Tiger Mountain Tactical—or TMT—describes itself as “team of current law enforcement officers who have the most comprehensive knowledge and experience in police bicycle team operations.”

TMT’s lead instructor is Jim Dyment, a 28-year veteran of the Seattle Police Department. (Lieutenant Dyment did not respond to requests to be interviewed for this article.)

According to TMT’s website, Dyment “developed the first policy and training for bicycle crowd management stemming from experiences during the 1999 World Trade Organization Conference in Seattle.”

50,000 people showed up to protest this meeting. Many of the protesters were well-organized, using cellphones to coordinate activities, foxing many of the old-school riot tactics of the city’s mid-size police department. However, the city’s bike cops—not yet sporting armor, except for polystyrene bike helmets—were able to hold their own, proving to be more mobile and flexible than officers in cars.

Writing for Law and Order magazine in April 2016, Dyment said: “The police cyclist provides a constant presence within a crowd, which is a clear deterrent for criminal behavior.”

One tactic Dyment teaches at TMT is the “Mobile Fence Line.”

“This,” he wrote, “is a squad tactic that uses the coordinated movement (picking up the bicycle and moving it forward one or two steps) of the bicycle line to move forward. This is done in a manner that is disciplined, uniform and deliberate.”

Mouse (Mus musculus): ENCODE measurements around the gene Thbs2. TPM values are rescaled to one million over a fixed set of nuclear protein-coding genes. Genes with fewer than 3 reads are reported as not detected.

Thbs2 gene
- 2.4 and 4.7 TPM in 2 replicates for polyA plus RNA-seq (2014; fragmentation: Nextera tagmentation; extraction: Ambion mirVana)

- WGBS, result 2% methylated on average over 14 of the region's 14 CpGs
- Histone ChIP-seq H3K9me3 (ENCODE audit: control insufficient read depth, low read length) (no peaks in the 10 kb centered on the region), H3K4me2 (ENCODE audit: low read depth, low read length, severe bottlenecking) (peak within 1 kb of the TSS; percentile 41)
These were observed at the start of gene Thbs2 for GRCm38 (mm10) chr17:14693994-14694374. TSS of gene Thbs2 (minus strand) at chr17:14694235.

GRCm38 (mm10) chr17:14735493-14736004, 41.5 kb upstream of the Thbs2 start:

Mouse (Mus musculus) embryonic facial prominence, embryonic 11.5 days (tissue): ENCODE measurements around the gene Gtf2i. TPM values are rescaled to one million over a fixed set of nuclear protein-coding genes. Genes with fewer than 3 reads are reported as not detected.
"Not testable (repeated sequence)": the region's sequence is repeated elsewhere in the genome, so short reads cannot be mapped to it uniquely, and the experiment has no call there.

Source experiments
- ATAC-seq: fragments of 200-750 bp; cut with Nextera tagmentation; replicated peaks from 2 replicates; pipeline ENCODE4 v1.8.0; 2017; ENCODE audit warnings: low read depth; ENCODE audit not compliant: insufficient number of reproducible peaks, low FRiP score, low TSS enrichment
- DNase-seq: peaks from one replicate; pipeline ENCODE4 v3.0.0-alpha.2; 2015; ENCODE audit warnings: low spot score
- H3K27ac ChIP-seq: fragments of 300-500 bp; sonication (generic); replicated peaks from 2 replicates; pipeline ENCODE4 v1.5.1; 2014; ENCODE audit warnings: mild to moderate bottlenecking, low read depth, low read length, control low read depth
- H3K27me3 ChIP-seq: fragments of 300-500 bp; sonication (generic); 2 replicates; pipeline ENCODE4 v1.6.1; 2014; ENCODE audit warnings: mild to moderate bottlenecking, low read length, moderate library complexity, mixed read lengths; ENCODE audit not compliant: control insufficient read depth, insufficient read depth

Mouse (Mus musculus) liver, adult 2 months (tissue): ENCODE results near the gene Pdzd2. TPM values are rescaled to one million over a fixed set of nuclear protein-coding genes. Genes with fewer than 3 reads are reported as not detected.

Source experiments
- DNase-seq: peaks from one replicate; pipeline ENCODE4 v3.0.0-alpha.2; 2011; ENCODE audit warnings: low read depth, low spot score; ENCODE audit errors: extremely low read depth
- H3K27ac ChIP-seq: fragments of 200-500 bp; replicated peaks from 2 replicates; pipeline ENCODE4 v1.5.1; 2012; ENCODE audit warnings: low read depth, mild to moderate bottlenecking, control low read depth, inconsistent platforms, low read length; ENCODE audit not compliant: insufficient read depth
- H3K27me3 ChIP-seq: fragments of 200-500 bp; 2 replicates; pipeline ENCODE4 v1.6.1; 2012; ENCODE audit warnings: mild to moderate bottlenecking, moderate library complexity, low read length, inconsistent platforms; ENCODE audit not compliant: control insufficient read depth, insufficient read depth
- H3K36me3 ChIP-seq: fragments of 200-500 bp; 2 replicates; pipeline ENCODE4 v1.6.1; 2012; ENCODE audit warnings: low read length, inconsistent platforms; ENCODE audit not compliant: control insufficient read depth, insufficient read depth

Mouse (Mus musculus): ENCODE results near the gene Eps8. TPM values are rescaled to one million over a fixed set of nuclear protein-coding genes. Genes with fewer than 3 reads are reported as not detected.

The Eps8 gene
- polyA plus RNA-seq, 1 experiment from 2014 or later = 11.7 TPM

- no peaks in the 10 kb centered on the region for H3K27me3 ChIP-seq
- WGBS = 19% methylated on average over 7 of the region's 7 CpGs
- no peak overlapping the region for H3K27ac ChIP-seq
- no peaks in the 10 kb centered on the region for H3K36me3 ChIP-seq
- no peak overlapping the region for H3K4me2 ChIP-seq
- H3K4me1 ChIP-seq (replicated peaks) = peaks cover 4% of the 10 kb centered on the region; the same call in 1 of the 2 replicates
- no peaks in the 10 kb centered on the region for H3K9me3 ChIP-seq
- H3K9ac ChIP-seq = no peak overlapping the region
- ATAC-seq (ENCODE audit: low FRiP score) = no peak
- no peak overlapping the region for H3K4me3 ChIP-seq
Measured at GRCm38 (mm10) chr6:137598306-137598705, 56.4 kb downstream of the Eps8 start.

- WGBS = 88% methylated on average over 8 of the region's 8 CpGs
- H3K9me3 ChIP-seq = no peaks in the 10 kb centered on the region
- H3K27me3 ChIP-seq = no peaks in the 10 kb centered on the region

As described in a 2002 article written by the late Mike Goetz, a Seattle bike squad officer, another common police tactic is the “crossbow.”

For this tactic, the police squad “forms a double-column behind the line, far enough behind so they can get a little speed up,” wrote Goetz.

“On command, the line makes a gap in the center, and the bikes ride through this gap.”

“Once they are in position,” continued Goetz, “the cover officers dismount and use their bikes as barriers. If the crowd becomes a threat, an application of [pepper] spray may be used. The lead riders make the arrest or tend to the injured person, and the squad retreats back through the line to safety. This maneuver must be conducted with enough speed and force to make a hole in the crowd, and completed quickly enough that the crowd does not have time to react.”

Today’s bike officers may be more armored—and more heavily armed—but, as Goetz wrote in 2002, bike cops are effective because they are fast and agile: “The speed and mobility of the squad allow it to quickly outflank a crowd if it moves in an undesirable direction. A squad or two of bicycles positioned several blocks away from the action can be moved in a fraction of the time required to move a foot squad or even a vehicle squad, as bikes are not hampered by stairs, traffic, or a lack of roads.”

Similarly, Dyment wrote in 2016 that bike squads have the “ability to keep up with coordinated, fast-moving, and dynamic crowds.”

Keep up? Yes. Rolling over the heads of prone protesters? No.

Headline changed September 24 from “riding over” a protestor’s head to “running over.” This more accurately describes the incident described in the article. A further update was added when Seattle police put the bike officer on administrative leave.